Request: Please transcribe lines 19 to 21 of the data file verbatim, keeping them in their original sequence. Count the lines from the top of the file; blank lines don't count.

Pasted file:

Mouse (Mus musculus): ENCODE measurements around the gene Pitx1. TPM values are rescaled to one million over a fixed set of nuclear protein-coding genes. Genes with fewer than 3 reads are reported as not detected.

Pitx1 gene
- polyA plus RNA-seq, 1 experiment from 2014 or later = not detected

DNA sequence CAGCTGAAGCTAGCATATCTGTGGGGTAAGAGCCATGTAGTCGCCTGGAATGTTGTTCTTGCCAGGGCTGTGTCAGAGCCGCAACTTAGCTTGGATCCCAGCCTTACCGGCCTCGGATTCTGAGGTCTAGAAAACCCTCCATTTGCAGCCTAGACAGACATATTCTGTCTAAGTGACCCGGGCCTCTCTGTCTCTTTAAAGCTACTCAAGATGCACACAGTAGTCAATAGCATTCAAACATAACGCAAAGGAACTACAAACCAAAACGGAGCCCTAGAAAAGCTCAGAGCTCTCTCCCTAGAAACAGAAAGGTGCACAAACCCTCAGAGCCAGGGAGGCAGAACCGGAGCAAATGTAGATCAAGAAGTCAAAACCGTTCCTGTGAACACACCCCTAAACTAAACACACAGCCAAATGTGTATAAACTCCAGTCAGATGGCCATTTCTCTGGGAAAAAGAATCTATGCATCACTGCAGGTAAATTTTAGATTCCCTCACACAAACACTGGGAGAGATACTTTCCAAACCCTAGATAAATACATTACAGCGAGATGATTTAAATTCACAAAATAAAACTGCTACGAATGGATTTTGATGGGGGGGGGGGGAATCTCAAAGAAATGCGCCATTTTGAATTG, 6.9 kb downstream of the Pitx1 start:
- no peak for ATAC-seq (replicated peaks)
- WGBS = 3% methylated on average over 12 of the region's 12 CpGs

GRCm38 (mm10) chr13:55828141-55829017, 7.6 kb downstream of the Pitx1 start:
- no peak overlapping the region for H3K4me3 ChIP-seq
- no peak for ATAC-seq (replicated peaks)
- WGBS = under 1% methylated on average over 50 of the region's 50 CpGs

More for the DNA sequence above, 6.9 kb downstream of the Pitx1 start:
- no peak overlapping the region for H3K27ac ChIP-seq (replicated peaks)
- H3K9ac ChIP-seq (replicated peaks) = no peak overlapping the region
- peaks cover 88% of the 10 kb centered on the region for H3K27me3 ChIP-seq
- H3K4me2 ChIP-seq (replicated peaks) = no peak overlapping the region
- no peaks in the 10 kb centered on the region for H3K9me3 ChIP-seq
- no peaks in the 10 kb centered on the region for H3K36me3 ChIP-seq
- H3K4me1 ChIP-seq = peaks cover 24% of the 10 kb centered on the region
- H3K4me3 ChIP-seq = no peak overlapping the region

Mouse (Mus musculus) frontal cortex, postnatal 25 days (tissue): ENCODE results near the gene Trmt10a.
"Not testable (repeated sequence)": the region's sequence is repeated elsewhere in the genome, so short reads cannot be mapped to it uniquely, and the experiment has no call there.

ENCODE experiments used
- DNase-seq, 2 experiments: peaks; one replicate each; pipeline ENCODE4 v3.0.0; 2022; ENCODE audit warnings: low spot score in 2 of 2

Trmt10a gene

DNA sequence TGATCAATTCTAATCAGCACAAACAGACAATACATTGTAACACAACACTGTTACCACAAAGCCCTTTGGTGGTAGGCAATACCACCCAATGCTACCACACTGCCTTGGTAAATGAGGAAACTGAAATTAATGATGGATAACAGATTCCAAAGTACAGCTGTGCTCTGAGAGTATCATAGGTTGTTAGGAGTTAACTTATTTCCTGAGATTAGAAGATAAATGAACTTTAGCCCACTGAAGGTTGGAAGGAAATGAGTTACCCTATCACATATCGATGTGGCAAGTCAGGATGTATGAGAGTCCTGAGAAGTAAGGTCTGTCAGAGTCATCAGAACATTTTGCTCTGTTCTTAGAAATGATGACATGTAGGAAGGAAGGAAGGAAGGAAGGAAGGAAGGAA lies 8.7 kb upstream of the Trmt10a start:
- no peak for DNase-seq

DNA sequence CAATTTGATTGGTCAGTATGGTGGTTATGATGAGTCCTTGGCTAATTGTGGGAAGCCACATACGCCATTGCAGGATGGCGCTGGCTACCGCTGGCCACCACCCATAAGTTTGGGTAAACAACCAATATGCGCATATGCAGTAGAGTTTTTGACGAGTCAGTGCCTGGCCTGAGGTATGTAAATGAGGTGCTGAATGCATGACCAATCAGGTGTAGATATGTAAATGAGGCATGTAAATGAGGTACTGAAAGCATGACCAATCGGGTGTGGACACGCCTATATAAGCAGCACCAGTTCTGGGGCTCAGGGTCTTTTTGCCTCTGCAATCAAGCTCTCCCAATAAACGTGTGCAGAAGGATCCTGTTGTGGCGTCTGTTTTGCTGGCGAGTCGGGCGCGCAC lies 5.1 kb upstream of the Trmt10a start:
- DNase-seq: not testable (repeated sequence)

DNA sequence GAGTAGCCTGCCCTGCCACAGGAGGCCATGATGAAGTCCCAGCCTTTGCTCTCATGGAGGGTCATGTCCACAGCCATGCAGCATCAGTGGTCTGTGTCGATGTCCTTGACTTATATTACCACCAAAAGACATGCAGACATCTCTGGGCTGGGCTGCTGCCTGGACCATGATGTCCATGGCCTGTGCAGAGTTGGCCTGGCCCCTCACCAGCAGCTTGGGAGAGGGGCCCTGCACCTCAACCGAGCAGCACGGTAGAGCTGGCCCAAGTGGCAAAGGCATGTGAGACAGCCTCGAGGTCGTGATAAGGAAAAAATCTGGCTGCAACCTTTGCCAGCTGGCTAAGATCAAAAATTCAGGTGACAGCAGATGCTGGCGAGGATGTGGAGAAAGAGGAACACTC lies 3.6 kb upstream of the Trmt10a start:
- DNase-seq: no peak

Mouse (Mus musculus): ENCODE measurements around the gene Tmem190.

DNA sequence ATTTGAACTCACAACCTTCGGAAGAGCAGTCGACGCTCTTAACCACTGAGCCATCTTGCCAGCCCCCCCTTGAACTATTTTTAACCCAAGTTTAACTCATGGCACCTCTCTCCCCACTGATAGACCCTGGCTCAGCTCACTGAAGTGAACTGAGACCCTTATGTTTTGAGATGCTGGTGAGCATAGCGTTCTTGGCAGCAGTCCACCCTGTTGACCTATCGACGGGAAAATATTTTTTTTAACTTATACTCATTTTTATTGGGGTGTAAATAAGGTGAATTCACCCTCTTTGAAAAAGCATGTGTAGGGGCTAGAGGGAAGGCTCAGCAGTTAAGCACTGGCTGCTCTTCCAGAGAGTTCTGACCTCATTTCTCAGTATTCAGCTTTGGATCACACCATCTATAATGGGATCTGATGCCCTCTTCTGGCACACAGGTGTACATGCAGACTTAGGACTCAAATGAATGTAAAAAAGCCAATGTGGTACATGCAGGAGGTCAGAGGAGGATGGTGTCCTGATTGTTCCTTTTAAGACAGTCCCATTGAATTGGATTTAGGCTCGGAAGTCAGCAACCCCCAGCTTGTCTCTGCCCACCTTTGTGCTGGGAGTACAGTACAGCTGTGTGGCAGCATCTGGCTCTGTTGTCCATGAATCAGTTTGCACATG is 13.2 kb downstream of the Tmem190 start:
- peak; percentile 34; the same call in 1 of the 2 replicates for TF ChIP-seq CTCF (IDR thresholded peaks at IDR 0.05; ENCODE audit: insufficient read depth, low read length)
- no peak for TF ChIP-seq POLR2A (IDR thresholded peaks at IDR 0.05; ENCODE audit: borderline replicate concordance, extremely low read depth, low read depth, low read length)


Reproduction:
- H3K4me3 ChIP-seq = no peak overlapping the region

Mouse (Mus musculus) frontal cortex, postnatal 25 days (tissue): ENCODE results near the gene Trmt10a.
"Not testable (repeated sequence)": the region's sequence is repeated elsewhere in the genome, so short reads cannot be mapped to it uniquely, and the experiment has no call there.